The Graveyard Book
By Neil Gaiman
Published by HarperCollins, 2010
312 pages (hardcover)
A #1 New York Times bestseller and winner of many international awards, including the Hugo Award for best novel and the Locus Award, The Graveyard Book is a glorious meditation on love, loss, survival, and sacrifice...and what it means to truly be alive. (from barnesandnoble.com)
I read this a few years ago right after it received the Newbery Award as a reward to myself. In a way, it reminded me of the days I spent with my Dad and/or friends wandering around the 100+ year old cemetery that is WAY back in the woods behind my parents’ house. We would go back there and look at the names of the people who had died, when they died, and how old they were. There are lots of children who live back there eternally as well as quite a few people who died during the Civil War. While it is sad, it is also interesting to think about how these people lived –and died- so long before many people settled the area. These people all had stories to tell, lives to live, and loved ones to embrace. And then they ended up on top of a hill next to a cornfield.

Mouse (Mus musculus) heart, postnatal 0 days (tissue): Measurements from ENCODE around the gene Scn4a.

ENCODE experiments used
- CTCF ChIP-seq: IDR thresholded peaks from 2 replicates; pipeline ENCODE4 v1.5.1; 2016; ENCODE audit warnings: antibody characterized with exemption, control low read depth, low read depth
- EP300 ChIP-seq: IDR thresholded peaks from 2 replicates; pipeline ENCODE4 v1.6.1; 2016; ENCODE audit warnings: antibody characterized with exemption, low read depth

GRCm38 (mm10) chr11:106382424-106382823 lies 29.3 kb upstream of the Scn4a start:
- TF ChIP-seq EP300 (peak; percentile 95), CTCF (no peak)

Now The Graveyard Book is (deservingly so) a Rebecca Caudill Young Readers Book Award (RCYRBA) nominee so I wanted to write up my thoughts.
First of all, it is a really fresh concept. I mean, a boy who lives in a graveyard and is taken care of by ghosts? I really think only Neil Gaiman could have come up with that. It’s a strange mix of life & death, love & loss, and hope & despair.
It is rare that I will read more about a book when I finish reading it. A book has to be extremely engaging and memorable for me to do research on my own. But The Graveyard Book inspired me to look up a bit more on the author and how this book came to be. While researching, I found out that this book actually started out as a bunch of short stories. This explains the sometimes disconnected and random twists & turns of the plotline. Throughout the book there were some situations that seemed to start and not be resolved and chapters that had no real connection with the main story of Bod and why he is living in a graveyard. The side-stories weren’t horribly confusing, but I was left puzzled and wondering how everything/everyone was connected at times. Gaiman’s writing, however, is just so that the creepy stories just seem to fit into the air of mystery that he has created for this book.
The Graveyard Book inspired my imagination and kind of made me want to roam around old cemeteries and look into the stories of those who live there. Kind of. It also gave me enough shivers and goose bumps that when visiting historical cemeteries in Boston I kept waiting for ghosts to pop up and tell me things I don’t really want to know.
You don’t have to love scary stories or creepy things to enjoy this book. The creativity and creepy-whimsical feeling of The Graveyard Book will at least make you appreciate this unique twist on old ghost stories.